Ground Control: Dark Conspiracy is an expansion pack for the 3D real-time strategy game Ground Control. This release continues the story of Sarah Parker as she leads her forces against the Order of the New Dawn. The expansion features 15 new missions, one completely new environment, and a new, third faction to mix the competition up a bit. There are also new multiplayer maps for online battles against other players.
Sierra Studios released this expansion pack free of charge to owners of the original Ground Control game. Though no proof of ownership of Ground Control was required, the expansion needs the full version of the original game to run. Gamers were charged $4.95 for shipping and handling.
Only a couple of months passed since the expansion pack for Ground Control had been announced and it's already finished. One of the most inventive real-time strategies got the sorely needed revitalization as most of the fans and gaming communities withered in the meantime. It seems as though the publishers were aware of this and so they decided to liven up the scene and possibly make some more people buy the original Ground Control disk by giving the Dark Conspiracy free of charge to anyone who purchased the original Ground Control.
I have to admit that this move did make me quite happy as it gave me a chance to wipe the dust of my GC disk, and stick it into the computer once more. I remembered all the thrills I had while playing the original and how addictive it was. The wonderful graphics and those great artillery units are to blame for most of the time I spent on Ground Control.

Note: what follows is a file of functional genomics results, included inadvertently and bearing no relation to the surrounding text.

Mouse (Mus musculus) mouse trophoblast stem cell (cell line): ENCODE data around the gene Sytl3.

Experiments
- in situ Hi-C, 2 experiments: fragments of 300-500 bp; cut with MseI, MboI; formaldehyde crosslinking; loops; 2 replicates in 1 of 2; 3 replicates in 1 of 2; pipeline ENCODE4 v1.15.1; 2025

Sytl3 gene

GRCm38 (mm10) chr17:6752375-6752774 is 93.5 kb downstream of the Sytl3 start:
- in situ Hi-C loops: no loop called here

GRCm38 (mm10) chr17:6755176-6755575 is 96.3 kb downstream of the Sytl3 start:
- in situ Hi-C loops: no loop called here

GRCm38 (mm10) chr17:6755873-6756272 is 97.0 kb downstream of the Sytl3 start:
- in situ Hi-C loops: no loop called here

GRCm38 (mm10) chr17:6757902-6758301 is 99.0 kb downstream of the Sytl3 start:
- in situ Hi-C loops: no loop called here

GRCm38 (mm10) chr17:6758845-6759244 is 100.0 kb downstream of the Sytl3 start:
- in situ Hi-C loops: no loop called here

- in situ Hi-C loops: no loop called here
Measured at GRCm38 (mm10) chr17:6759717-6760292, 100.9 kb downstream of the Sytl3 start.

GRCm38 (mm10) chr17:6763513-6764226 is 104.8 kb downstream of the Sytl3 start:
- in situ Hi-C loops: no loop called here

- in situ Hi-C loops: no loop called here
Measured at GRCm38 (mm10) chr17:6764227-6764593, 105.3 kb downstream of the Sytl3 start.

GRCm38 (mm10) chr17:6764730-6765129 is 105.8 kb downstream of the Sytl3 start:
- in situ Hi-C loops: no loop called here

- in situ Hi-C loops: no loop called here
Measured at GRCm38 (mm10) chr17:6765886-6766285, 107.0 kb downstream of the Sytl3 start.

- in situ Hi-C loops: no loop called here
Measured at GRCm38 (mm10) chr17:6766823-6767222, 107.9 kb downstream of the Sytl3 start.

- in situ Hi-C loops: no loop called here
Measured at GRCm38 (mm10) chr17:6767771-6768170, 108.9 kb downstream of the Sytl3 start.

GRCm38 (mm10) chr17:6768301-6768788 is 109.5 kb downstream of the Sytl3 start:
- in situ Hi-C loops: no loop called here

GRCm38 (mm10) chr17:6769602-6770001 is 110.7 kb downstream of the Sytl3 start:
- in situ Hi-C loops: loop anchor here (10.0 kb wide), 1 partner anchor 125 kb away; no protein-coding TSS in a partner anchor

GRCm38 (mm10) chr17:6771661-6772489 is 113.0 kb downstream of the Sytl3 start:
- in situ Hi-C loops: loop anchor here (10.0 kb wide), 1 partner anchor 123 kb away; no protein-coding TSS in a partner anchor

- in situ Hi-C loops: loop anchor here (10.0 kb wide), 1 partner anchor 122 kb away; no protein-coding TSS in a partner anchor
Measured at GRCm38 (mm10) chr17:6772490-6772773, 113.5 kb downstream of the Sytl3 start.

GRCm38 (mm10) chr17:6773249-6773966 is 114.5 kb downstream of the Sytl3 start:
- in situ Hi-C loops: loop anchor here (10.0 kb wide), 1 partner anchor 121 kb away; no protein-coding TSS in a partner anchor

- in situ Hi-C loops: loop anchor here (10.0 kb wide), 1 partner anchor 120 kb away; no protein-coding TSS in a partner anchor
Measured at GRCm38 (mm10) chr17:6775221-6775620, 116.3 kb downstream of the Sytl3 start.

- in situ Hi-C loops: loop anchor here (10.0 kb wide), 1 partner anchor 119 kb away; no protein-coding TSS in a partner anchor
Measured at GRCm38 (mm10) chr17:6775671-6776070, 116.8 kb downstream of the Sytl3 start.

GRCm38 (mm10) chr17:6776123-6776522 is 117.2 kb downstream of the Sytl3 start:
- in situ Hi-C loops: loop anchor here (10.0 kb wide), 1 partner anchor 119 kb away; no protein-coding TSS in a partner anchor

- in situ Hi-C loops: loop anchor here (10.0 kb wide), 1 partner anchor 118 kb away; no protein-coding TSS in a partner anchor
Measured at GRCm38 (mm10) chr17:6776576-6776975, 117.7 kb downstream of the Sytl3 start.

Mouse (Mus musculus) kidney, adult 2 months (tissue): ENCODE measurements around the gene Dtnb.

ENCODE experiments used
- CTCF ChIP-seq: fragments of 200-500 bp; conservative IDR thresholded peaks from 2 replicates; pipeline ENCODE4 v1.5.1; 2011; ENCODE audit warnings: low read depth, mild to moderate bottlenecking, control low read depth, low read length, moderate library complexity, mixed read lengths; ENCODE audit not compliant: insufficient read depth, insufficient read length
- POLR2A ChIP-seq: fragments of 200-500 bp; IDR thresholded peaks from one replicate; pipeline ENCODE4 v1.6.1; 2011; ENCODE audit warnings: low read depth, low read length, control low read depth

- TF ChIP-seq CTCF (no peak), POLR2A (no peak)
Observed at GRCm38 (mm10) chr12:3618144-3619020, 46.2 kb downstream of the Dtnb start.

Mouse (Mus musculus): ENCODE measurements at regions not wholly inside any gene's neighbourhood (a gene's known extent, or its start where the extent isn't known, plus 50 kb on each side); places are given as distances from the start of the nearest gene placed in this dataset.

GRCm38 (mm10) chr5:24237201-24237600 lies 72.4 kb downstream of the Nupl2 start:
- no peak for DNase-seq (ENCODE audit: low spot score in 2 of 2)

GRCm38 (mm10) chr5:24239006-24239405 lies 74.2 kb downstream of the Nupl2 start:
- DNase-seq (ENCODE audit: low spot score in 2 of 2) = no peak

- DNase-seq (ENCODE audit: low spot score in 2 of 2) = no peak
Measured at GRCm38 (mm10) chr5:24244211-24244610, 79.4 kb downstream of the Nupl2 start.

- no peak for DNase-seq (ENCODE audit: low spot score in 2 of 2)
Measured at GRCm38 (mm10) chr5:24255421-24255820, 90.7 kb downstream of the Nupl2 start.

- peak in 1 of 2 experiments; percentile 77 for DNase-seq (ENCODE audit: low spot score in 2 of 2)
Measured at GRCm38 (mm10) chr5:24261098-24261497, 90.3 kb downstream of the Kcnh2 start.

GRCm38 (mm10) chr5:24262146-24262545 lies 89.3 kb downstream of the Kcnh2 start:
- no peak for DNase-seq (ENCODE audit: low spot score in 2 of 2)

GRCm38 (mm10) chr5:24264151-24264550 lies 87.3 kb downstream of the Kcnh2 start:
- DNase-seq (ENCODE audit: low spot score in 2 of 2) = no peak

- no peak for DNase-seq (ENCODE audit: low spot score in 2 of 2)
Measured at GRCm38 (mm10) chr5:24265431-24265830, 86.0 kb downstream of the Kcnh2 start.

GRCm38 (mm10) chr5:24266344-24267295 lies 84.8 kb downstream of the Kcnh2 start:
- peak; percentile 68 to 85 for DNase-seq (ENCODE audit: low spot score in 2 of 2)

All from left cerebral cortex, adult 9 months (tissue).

Dark Conspiracy expansion pack comes form the Chicago-based High Voltage Software, which can best be remembered for several sports games in whose creation they participated, like: NFL Quarterback Club and NBA Inside Drive. They slightly reoriented to strategies, yet in a relatively simple way: they were only in charge of creating new units, maps and multiplayer mods using an existing 3D engine... Visually, the only improvement in this FREE (I had to mention that once more) add-on is the obviously far better quality of cut-scenes. Dark Conspiracy corrected the only major visual downside of Ground Control, so now you'll be able to see our lovely commander Sarah in the intro and some other really great animations...
Dark Conspiracy takes up the story where the original Ground Control left it - the battle for the Krig-7b ended, but the war has only begun. Things changed a lot. A doomsday faction of Order of the New Dawn is convinced they must "cleanse" the galaxy of life to appease their god. The stockpiling of alien technology on Krig-7b seems to have been only the first step in a well-devised plan. Commander Sarah Parker and Deacon Jarred Stone have to face the new problem, and so they turned their backsides to the old allies and formed a new alliance.